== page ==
Rwanda says it is holding a group of Burundian combatants who crossed over to its territory before they were arrested in the south western part of the country, bordering its neighbour to the south.
Rwanda Defence Force (RDF) on Saturday evening confirmed the development, pointing out that Rwanda has approached regional bodies for further management of the situation.
“On 29 September 2020, nineteen (19) Burundian combatants who identified themselves as members of RED Tabara armed group crossed from Burundi to Rwandan territory. The combatants, armed with guns, were apprehended in Nyungwe Forest, Ruheru Sector of Nyaruguru District where they are being held,”
“The Rwanda Defence Force has informed the International Conference on the Great Lakes Region Expanded Joint Verification Mechanism (EJVM) and requested the regional mechanism to verify and investigate the cross-border incident for further management,” a statement by the RDF reads.
The RDF statement came hours after the Spokesperson of the Burundian Interior Ministry Pierre Nkurikiye said that the militias had crossed to Rwanda, pointing out that Bujumbura would ask Kigali to hand them over.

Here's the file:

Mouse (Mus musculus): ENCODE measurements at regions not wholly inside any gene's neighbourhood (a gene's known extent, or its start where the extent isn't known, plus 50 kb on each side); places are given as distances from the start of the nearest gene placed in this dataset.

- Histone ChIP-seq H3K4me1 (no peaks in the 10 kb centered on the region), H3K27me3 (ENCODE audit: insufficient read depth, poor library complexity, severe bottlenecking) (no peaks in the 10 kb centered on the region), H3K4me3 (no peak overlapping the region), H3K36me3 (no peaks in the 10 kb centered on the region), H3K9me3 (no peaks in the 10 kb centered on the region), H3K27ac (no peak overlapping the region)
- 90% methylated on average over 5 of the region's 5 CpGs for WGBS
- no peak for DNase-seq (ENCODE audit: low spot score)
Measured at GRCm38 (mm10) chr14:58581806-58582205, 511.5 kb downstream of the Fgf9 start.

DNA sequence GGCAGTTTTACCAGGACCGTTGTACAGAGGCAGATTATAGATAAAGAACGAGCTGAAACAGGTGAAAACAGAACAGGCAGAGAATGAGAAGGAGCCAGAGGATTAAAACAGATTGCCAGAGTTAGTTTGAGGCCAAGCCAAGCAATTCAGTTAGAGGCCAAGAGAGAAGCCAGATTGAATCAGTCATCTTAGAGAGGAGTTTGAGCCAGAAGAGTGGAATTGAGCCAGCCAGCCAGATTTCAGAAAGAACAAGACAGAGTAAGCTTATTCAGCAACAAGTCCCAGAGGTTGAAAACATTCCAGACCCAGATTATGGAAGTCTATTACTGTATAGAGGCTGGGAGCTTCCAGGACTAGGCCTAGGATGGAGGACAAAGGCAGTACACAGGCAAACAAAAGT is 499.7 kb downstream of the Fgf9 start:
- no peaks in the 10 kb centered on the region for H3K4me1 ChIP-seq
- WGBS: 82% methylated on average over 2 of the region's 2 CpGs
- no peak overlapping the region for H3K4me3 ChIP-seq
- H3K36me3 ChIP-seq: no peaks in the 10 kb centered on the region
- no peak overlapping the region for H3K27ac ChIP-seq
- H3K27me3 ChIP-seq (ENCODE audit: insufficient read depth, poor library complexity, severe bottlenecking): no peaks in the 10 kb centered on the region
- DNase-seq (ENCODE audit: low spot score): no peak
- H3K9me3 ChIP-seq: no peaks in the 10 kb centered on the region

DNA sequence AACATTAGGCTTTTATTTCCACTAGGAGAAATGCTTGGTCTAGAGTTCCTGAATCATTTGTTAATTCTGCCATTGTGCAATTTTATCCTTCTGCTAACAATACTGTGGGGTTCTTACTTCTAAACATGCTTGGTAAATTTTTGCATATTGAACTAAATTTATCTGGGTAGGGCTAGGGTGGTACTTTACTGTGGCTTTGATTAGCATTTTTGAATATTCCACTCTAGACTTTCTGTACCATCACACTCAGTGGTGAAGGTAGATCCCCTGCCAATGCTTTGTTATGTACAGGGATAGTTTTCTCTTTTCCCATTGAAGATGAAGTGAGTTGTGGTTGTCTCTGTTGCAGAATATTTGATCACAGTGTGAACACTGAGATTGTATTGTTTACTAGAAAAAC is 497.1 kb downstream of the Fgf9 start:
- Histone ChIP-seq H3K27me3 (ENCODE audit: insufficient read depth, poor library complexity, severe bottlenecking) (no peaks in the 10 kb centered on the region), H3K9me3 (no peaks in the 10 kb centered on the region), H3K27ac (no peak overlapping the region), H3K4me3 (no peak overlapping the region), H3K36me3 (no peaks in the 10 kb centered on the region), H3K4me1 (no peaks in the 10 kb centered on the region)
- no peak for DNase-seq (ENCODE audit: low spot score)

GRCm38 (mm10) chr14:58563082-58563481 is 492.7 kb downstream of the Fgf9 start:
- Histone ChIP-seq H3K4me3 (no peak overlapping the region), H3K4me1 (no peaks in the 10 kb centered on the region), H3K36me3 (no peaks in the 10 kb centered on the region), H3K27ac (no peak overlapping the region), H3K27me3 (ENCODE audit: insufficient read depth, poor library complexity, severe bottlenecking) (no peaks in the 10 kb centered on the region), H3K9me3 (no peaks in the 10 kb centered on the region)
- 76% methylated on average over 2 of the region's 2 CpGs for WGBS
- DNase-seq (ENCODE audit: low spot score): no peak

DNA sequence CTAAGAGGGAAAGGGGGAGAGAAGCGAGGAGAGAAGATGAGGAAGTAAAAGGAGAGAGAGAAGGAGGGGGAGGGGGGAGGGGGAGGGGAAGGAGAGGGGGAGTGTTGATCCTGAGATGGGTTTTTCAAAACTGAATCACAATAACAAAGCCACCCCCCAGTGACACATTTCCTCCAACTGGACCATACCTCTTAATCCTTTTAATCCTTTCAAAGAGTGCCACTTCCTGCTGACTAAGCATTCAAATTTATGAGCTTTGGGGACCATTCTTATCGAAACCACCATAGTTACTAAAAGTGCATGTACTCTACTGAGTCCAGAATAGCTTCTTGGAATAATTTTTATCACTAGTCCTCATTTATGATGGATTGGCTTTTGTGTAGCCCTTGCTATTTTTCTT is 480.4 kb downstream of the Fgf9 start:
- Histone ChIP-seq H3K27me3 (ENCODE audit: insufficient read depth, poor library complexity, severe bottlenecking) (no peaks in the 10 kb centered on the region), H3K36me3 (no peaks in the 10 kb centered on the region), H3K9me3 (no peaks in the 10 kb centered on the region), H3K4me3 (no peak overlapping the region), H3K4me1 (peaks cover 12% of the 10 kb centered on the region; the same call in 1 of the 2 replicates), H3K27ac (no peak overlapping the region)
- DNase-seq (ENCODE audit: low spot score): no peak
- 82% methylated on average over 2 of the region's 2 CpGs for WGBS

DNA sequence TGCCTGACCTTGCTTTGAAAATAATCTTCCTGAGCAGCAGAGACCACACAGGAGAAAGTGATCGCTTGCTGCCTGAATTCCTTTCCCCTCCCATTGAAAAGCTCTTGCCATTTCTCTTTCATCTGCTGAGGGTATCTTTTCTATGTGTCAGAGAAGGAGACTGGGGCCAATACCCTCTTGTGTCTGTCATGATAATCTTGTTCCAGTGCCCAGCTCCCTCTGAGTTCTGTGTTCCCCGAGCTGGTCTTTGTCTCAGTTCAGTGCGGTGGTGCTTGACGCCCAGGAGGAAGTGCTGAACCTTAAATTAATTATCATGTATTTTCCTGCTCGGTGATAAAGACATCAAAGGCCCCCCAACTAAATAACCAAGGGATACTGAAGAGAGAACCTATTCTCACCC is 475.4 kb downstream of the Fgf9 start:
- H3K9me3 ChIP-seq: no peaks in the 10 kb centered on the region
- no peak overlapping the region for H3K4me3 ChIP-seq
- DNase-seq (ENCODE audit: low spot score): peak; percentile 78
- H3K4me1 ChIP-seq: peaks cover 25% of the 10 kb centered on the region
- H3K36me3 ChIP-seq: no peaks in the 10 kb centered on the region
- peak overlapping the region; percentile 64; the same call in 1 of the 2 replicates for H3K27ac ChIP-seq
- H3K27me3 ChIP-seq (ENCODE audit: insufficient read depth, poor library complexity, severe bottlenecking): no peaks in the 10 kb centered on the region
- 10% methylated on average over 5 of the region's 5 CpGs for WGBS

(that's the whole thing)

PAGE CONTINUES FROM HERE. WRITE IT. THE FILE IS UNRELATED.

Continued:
RED-Tabara, which is know in full as Résistance pour un État de Droit au Burundi or Resistance for the Rule of Law in Burundi is an armed militia which first surfaced in 2011, based in South Kivu, in the Democratic Republic of Congo (DRC).
The group has taken responsibility for the recent spate of attacks in Burundi’s south western province of Rumonge and other locations in southern Burundi such Bururi and parts of Bujumbura.
The RED Tabara Spokesperson, Patrick Nahimana, in recent interviews claimed that they killed dozens of Burundian government forces and vigilantes known as ‘Imbonerakure’.
“RED Tabara is behind the recent attacks in Burundi. From the end of August to today, we are still fighting. Today we were fighting in Burambi and Muganza in Rumonge Province,” Nahimana told the BBC on September 16.
Asked where they get support, Nahimana said that there are no countries supporting them but rather Burundians.
“Our support is from Burundians. We are fighting for the right for refugees to return without discrimination, we want killings to stop, we want free and fair elections,” the RED-Tabara spokesperson told BBC.
In a separate interview, Nahimana told Voice of America that they have killed 28 soldiers and police and 15 militia members, and injured 40 in the western province of rural Bujumbura, southwestern Rumonge and southern Bururi.
The group has been active in South Kivu for close to a decade.